Book Club

ECBC Book Review: The Museum of Broken Relationships by Olinka Vištica and Dražen Grubišić

When I went travelling around Croatia with my boyfriend a few years ago, there was one place I was desperate to visit. The Museum of Broken Relationships in Zagreb was founded by two local artists, Olinka Vištica and Dražen Grubišić, who’s own breakup provided the inspiration to create a permanent exhibition of breakup memorabilia and the intimate histories they represent.


This book is a companion to the museum’s collection, detailing a lot of the diverse objects and contributors’ stories that are on display. Dedicated to “anyone who has ever caught a flicker of love and seen it disappear”, it explores what it feels like to lose love in all its forms; romantic, familial, unrequited, passionate, platonic.

 “What can one do with the frail ruins of a love affair? If you enter the phrase broken relationship into any search engine, in any language, you will be offered a series of self-help instructions describing how to unload your emotional burden as quickly as possible… But is total erasure the only way out?”

From a wedding dress stuffed into a jar, postcards from a childhood sweetheart and a wind-up toy bunny to a smashed garden gnome, silicone breast implants and herpes medication, each object is displayed beside its story, written anonymously in the donor’s own words. Some are deeply sad, of course, but many are funny, bizarre and curious. However, it is the rawness and honesty of every contribution which really draws you in, sometimes offering moments of comfort, relief and even solidarity between us as the reader and the unknown authors.


The format of the book is perfect for dipping in and out, providing those little moments of distraction and human connection we often need when we feel like shit. However, what I really love about it (and loved about the museum) is its acknowledgement that letting go does not need to equal a rejection or total destruction of the past.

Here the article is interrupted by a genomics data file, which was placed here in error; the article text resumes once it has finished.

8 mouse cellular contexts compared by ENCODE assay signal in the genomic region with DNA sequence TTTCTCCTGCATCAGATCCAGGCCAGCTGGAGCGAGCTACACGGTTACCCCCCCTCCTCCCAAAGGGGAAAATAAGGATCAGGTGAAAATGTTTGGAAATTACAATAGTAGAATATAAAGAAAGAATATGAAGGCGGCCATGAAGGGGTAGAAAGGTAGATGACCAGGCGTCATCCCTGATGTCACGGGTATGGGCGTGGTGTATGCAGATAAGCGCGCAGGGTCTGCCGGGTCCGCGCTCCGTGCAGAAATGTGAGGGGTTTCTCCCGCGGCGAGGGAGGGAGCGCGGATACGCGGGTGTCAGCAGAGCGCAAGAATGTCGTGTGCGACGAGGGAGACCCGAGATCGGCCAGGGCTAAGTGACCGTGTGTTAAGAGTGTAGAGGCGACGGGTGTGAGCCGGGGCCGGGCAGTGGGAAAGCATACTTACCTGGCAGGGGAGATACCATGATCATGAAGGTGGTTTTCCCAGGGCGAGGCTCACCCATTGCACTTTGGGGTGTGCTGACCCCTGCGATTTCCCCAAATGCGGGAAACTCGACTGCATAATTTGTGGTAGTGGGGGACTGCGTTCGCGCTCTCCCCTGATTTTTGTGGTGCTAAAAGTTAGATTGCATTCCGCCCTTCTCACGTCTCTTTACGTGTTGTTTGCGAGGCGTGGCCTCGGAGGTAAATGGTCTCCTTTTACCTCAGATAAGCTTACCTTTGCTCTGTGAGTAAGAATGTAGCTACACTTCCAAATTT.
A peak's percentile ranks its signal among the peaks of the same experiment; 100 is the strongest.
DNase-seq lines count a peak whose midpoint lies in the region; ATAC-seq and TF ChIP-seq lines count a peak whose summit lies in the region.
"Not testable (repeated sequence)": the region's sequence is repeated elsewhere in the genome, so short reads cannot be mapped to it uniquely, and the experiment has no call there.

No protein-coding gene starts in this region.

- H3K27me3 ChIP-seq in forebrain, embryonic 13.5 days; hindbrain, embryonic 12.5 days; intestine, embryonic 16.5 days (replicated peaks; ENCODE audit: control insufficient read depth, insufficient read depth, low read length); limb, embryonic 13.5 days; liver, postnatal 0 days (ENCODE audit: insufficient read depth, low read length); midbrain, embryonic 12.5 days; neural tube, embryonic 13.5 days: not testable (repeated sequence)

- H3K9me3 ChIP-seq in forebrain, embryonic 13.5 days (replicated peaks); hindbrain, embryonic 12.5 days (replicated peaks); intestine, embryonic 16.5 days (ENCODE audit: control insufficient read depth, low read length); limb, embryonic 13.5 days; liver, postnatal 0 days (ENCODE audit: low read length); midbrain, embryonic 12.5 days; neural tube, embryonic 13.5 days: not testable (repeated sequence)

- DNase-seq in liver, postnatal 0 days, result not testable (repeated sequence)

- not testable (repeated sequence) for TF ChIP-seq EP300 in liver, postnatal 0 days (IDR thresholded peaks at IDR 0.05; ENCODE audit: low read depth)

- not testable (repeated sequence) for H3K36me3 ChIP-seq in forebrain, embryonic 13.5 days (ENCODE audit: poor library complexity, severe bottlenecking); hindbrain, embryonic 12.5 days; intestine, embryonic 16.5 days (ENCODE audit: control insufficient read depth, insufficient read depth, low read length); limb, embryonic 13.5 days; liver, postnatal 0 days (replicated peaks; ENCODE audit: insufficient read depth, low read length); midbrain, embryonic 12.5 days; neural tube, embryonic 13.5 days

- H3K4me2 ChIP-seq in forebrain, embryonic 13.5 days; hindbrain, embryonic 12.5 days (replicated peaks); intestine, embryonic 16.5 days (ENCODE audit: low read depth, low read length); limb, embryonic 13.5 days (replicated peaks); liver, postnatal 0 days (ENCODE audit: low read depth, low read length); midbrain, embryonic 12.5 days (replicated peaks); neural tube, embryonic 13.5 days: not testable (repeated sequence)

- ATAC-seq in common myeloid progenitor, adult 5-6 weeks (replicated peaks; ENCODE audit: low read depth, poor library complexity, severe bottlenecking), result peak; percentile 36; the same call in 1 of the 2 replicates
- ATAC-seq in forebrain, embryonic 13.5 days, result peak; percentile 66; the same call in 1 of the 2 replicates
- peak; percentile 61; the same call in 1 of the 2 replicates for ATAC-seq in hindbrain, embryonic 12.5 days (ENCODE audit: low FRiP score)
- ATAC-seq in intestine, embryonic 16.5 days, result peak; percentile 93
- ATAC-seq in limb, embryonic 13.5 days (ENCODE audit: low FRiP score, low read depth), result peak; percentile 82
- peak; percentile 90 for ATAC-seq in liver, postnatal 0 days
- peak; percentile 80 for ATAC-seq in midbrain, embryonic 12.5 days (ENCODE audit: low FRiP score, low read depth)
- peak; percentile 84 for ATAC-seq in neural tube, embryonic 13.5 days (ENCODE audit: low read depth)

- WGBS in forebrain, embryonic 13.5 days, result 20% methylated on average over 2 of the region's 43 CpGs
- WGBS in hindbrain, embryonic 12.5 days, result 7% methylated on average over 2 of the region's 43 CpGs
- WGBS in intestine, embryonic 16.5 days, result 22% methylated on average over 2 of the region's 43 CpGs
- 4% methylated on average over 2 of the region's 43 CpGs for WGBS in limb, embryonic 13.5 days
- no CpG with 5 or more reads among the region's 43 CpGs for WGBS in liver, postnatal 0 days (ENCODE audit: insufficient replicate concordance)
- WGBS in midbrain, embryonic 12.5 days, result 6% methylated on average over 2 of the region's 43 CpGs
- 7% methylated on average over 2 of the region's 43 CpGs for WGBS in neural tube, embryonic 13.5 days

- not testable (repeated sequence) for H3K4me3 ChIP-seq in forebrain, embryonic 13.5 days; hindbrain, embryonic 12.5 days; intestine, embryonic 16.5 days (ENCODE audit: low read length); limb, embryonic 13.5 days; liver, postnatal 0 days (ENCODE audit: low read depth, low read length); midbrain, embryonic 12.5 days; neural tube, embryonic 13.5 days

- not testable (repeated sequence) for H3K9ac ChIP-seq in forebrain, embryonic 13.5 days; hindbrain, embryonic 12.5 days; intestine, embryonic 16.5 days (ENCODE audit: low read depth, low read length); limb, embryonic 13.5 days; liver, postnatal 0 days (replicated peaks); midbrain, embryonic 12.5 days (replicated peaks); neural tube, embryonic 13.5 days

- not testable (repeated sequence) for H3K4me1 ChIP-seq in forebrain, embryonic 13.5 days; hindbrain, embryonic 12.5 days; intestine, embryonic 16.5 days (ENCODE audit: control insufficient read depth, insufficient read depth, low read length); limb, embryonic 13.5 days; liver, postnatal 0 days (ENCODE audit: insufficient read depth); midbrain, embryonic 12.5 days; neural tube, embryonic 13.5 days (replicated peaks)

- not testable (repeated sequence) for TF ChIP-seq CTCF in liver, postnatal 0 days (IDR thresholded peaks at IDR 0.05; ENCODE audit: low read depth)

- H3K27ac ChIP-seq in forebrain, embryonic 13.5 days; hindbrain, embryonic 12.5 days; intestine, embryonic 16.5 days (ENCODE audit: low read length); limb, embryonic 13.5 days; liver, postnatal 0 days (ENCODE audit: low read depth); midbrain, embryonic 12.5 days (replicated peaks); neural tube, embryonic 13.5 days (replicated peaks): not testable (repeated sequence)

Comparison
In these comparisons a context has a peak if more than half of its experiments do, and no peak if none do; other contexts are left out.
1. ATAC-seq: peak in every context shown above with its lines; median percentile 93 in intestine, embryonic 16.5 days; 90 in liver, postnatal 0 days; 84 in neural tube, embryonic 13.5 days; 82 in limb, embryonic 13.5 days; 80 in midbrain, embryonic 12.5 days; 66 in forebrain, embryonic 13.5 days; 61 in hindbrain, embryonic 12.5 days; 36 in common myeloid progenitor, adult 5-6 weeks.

“The melancholic beauty that emerges from rifts we experience during the course of our lives has been unjustly banished from public conversation, in the same way bags and wrinkles are erased by a Photoshop brush.”

We live in a society and a time which congratulates positive experiences (think what people post on social media), whilst simultaneously trying to sweep fragments of negativity and failure under the rug. This project shuns that, instead creating a cathartic celebration of lost love and human connection. It shows us that the grief we feel when a relationship ends is universal and not something to just get over or pretend never happened, but something to accept, even honour for what it is. It is only then, are we truly able to move forward.

If you ever get the chance to go to Zagreb, or catch one of the museum’s travelling exhibitions, you should. But, in the interim, this book is a reminder of “the miraculous ways we love and lose” and how important it is to feel those moments of human connection, no matter how brief, long-ago or complicated they may be.

“Contrary to its evocative title, the Museum of Broken Relationships is full of life, yearning, and hope. It is a tribute to the resilience of the human spirit, which is, luckily and amazingly enough, almost always ready to give love a new chance.”

Happy reading.

Jodie x



 Every month we share a book we have found helpful- whether it has helped to lift us out of a dark place, build up our mental health toolkit, made us laugh or was simply too brilliant not to share. And we want you to get involved too! Let us know what you thought of this month’s book in the comments below or on social media (use the hashtag #ECBCBookClub).

 Reading is proven to reduce stress, improve your mental and emotional health and is a great way to make time for yourself. Let’s do it together!

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